Fuel Filter Replacement

Jun 7, 2016
312
Catalina C30 Warwick, RI
Another thread about fuel tanks has me thinking about my fuel filters. I have a Racor filter/water separator as my primary and the engine mounted fuel filter as my secondary. The Racor has a vacuum gauge with a drag needle so I can see if it is getting restricted. If there is no water in the bowl and my drag needle has not moved off of 0, is there any reason to replace the filters after X amount of time or hours?

My thought would be no, being that if there is no restriction / vacuum in the primary then I should be good, but I just wanted to make sure I wasn't missing something.
 
Sep 25, 2008
6,316
Alden 50 Sarasota, Florida
It’s not expensive to replace a filter annually but to answer your question by example, if there was a hole in the filter fabric making it useless, the vacuum gauge would read exactly what you describe. Likely no but possible?
the moral of that example is - your choice.
 
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Jun 7, 2016
312
Catalina C30 Warwick, RI
I have always been of the annual filter replacement mindset, but that was on my old boat with no primary filter or vacuum gauge. Never knew if I was "over replacing" them.
 
Feb 10, 2004
3,510
Hunter 40.5 Warwick, RI
I have vacuum gauges on both of my primary filters for the auxiliary and the genset. Neigther seem to move off zero either, or at least very little. So I replace the primary about every 4-6 years mostly from a guilty feeling.
I put 130-150 hours each year on both of the engines.
At $30-35 for each Racor filter, I don't see the point of just replacing yearly. I'm happy to replace if needed, but otherwise I continue using. Maybe I never get a batch of dirty fuel?
 

NYSail

.
Jan 6, 2006
2,742
Beneteau 423 Mt. Sinai, NY
I have a racor 500 as a primary. I check the filter a couple of times during season…….. replace every other year unless I was to notice water/ debris. So far in past 15 years with two separate boats every other year it has been. And when I change primary I do the secondary as well. have 2 spares on hand of each filter always.

good luck
Greg
 
Jan 4, 2006
3,912
Hunter 310 West Vancouver, B.C.
So I replace the primary about every 4-6 years mostly from a guilty feeling.
Exactly the route I've gone after religiously replacing them annually after the first couple of years.

I did tear apart a several year old used filter and found it to be every bit as robust as a new filter so why bother ? Another reason for not bothering is that we have good fuel in this area. I just keep my finger crossed up north.

Someone here once made the statement that fuel filters absorb water hence you should replace them frequently. I put this idea to someone at a major filter dealer here in Vancouver and walked away feeling like an idiot for posing such a dumb question.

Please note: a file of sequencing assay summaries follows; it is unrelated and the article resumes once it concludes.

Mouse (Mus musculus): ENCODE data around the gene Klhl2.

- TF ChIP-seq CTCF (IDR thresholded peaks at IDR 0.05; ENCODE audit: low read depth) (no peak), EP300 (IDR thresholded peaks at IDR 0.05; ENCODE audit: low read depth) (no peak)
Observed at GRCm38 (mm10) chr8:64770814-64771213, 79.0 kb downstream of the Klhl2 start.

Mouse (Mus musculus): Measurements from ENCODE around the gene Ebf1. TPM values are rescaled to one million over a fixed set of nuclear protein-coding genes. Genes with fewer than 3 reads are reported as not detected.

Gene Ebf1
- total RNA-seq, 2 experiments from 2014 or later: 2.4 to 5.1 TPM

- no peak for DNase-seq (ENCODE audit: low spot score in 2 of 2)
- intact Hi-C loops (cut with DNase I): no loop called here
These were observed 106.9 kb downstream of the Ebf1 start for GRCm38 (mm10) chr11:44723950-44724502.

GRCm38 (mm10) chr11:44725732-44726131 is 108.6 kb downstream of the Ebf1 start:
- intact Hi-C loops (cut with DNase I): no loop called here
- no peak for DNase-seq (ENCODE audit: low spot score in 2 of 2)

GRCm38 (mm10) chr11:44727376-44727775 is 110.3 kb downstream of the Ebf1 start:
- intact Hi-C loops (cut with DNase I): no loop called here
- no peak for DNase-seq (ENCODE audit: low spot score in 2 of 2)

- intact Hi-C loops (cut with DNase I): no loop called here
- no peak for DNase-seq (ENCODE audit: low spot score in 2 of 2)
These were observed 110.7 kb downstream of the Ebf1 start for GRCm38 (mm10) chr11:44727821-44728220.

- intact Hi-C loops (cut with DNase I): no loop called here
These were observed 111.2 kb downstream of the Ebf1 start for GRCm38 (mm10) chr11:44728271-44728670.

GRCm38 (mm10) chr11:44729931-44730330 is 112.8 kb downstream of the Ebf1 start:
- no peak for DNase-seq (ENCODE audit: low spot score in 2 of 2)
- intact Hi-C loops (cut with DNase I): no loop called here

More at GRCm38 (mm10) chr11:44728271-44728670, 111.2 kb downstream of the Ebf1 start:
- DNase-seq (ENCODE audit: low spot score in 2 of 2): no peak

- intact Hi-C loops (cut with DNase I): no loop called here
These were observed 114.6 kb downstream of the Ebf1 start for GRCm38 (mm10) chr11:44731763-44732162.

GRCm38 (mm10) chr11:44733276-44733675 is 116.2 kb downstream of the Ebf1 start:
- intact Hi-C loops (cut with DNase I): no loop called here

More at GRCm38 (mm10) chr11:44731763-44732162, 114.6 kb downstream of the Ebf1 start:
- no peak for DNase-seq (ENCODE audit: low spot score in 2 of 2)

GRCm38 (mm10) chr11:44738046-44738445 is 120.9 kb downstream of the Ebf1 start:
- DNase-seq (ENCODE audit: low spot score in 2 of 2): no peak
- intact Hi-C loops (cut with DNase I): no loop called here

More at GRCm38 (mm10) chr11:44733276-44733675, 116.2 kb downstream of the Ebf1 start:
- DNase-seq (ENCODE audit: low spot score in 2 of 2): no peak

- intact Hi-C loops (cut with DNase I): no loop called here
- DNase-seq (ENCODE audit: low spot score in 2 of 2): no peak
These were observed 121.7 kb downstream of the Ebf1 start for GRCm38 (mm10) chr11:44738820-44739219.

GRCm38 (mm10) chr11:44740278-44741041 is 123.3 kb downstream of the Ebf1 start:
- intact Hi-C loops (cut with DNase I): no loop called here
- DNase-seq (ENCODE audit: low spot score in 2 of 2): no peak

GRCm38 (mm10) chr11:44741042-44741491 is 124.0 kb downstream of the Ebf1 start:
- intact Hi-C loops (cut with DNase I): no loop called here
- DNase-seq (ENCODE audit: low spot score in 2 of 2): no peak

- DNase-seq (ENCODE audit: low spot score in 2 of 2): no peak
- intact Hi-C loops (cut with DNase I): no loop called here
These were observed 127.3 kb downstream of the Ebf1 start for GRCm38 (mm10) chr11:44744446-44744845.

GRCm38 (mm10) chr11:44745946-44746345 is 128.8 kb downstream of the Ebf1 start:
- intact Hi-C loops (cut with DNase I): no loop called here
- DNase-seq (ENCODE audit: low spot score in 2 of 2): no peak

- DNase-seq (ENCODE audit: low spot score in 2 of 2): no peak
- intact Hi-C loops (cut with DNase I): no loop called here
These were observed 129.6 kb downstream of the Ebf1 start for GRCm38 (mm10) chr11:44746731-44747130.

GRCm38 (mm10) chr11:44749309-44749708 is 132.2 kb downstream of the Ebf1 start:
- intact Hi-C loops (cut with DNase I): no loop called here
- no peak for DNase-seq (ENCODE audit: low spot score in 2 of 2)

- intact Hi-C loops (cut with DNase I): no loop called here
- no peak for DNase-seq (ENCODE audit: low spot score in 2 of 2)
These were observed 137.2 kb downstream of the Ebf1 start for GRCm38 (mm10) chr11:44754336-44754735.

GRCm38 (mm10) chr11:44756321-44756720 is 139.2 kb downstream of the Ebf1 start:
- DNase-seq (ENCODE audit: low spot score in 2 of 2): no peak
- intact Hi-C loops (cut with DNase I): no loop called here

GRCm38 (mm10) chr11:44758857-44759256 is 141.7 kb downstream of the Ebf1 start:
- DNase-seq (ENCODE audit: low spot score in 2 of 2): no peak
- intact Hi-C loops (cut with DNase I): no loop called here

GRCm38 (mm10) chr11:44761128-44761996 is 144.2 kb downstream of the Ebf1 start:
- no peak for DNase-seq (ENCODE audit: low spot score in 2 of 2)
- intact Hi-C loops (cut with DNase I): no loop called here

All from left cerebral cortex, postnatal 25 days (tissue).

Lesson learned: Be careful not to repeat what you may have read on a forum unless you know exactly what you're talking about.
 
Feb 26, 2004
21,959
Catalina 34 224 Maple Bay, BC, Canada
Rich & Ralph are right. My last filter was replaced after 900 hours. How come my engine kept running?
 
Dec 14, 2003
1,320
Hunter 34 Lake of Two Mountains, QC, Can
I'm also of the opinion that if your fuel is clean there is no need to replace the filter annually. But in order to rest my mind a few years back I did install a vacuum gauge. Not to hijack this thread but I do have a question pertinent to that vacuum gauge ? Needle never ever moved anywhere from zero since installed but 2 years ago I did have a fuel starvation problem with the needle still at zero. So I wonder why the needle had never moved to point to the starvation issue ? The gauge is teed on the fuel line in-between the Racor and the fuel pump. When it happened (to make matters worse it was in the middle of the shipping lanes on the lower St.Lawrence River), I replaced the Racor filter, cleaned the fuel and it's been running without a problem since. Been a couple of years and coming up on 200 hours in ! Until I can figure out why that gauge is not working, I know after close to 200 hours I should perhaps change the Racor filter as it is fairly cheap insurance. Ideas anyone ?
 
Jun 15, 2012
628
Hunter 50 AC St. Petersburg
I'll bet that unless your fuel supply gets contaminated with algae, it will be good for 10+ years. I have owned my boat almost 6 years, and even after 2 trips by engine from NY to FL I have not changed the filter. The engine runs perfectly. I do however keep 2 spare filters on board.
 
Jan 4, 2006
3,912
Hunter 310 West Vancouver, B.C.